On the road to 2030: Decarbonising Europe's road transport sector

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Climate, Energy & Sustainability
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On the road to 2030: Decarbonising Europe's road transport sector

Summary

The EU has a good record on reducing greenhouse gas (GHG) emissions in sectors such as power generation – but not in road transport, the only major sector where they have risen continually since 1990. And despite progress on fuel efficiency, Europe still lacks a 2030 policy framework for decarbonising transport.

That means swift action is needed to reduce transport emissions in line with the COP21 Paris Agreement reached last year, panellists told a Friends of Europe Café Crossfire on 21 June. Potential measures range from investing in alternative fuels and new types of cars to making transport systems more intelligent.

The European Commission plans to address transport emissions beyond 2020 in a Communication to be released in July 2016. “We are facing the challenge of reducing emissions in the transport sector – but it is also an opportunity,” said Alexandre Paquot, Head of the Road Transport Unit in the European  Commission Directorate General for Climate Action. The communication is likely to stress the opportunities for the EU economy in terms of jobs and growth, he said. It will follow a technology-neutral approach and will foresee measures and standards in three areas: fuel efficiency, alternative fuels and intelligent mobility.

The urgency of cutting carbon dioxide emissions was acknowledged at the 2015 United Nations Climate Change Conference, COP 21, in Paris. Participants agreed to reduce their carbon output as soon as possible with the aim of keeping global warming to “well below” 2°C. But they also said they would try to limit the temperature rise to 1.5°C, a goal that will require a shift to zero emissions in the next few decades.

“People underestimate what that really means – the difference of that nuance from two degrees,” said Pete Harrison, Programme Director for Transport at the European Climate Foundation. “But that’s what is necessary to avert some of these catastrophic impacts, which we are already starting to witness. To achieve well below two degrees needs a move beyond incrementalism. In the past we were thinking, ‘let’s do the cheap and easy stuff first’. But now you have got to do everything, and you have got to do it fast, all at once.” As transport is now the single biggest source of greenhouse gas emissions in Europe, Harrison added, “you have to do it extra fast in transport.”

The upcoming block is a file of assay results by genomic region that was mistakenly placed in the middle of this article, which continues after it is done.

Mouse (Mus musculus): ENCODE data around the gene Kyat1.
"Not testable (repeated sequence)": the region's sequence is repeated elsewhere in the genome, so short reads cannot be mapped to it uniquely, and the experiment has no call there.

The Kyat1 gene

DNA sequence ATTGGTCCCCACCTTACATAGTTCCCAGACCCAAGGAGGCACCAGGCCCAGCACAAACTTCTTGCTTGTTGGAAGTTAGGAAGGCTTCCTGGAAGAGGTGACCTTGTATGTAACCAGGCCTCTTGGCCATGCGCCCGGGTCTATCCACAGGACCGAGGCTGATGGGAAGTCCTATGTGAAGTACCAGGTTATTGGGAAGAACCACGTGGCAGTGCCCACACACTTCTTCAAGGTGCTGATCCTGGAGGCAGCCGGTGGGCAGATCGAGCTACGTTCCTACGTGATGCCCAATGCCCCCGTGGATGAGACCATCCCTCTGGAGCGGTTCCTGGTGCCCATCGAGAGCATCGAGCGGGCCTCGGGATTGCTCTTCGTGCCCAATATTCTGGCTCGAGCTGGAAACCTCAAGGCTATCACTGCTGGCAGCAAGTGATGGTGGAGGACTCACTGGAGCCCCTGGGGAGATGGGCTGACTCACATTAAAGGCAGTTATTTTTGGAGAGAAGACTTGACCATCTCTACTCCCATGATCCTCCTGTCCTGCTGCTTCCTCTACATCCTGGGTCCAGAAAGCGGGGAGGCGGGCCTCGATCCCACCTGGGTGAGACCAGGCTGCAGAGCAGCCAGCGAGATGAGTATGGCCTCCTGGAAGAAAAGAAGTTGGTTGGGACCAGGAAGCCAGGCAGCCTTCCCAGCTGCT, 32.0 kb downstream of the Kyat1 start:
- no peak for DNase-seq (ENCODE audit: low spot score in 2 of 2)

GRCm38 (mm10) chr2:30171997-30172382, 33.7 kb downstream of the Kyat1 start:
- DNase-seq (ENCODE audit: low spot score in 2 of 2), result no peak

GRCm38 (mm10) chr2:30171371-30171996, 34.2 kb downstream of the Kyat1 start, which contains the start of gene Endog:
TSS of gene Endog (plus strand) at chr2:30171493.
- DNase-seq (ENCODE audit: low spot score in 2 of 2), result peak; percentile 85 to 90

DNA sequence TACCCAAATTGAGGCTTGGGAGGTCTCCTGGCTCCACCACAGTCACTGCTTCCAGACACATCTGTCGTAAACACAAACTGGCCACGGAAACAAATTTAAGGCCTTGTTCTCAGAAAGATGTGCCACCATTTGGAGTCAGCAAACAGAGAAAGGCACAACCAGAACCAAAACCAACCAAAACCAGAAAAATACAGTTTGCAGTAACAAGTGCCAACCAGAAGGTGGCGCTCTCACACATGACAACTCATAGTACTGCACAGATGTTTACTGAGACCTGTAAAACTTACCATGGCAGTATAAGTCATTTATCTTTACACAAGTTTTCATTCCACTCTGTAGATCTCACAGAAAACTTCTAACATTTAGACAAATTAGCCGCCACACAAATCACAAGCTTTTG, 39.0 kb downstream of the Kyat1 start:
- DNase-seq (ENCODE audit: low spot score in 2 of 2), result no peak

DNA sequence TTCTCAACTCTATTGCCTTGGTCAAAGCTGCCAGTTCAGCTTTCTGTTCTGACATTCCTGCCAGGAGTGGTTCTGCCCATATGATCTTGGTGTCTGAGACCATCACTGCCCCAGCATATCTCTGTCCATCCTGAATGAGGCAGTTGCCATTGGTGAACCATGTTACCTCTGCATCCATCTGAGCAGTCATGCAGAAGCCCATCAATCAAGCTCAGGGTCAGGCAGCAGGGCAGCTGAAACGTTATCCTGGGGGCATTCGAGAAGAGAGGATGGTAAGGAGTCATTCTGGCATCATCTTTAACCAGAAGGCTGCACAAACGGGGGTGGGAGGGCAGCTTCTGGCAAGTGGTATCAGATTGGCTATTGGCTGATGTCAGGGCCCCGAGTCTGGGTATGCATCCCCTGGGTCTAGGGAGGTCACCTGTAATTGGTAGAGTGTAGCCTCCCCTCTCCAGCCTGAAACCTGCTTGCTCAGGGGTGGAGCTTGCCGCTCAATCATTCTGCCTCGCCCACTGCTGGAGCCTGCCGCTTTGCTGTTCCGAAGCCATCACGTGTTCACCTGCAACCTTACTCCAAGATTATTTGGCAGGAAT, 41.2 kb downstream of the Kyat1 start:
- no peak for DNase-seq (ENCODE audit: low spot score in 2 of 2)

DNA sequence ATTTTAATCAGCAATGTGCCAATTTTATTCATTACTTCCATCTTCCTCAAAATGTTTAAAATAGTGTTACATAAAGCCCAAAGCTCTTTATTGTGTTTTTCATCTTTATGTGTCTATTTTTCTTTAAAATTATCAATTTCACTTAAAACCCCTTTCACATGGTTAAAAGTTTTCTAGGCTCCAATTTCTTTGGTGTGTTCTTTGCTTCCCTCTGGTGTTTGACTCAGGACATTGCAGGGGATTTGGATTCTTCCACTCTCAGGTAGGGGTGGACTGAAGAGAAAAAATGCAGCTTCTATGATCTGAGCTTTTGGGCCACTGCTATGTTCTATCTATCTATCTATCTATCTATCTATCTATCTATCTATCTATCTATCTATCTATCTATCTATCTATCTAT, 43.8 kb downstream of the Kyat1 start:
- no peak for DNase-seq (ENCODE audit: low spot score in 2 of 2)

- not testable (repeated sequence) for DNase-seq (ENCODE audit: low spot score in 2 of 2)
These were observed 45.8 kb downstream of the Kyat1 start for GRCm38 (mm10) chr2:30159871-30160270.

About

About

Transport plays a key role in global energy use and in the new climate change agenda set by the Paris Agreement. In Europe, road transport accounts for a fifth of greenhouse gas (GHG) emissions, and is the only major sector where they have risen continually since 1990. Urgent action is also needed to improve air quality. Yet, despite progress on fuel efficiency, Europe still lacks a 2030 policy framework for decarbonising transport, and has a long way to go to increase the market uptake of alternative fuels and vehicles, which struggle to compete with cheap oil.

  • What instruments and measures would promote lower GHG emissions and greater efficiency beyond 2020? Would new renewables-in-transport targets and emissions performance standards help, and if so, what could they look like?
  • What technical breakthroughs and regulatory changes would ensure alternative fuels become a sustainable and competitive alternative to petroleum-based transportation?
  • How should decarbonising road transport fit into a wider shift in Europe towards smarter and more sustainable mobility?

IMAGE CREDIT: CC / FLICKR – Safia Osman

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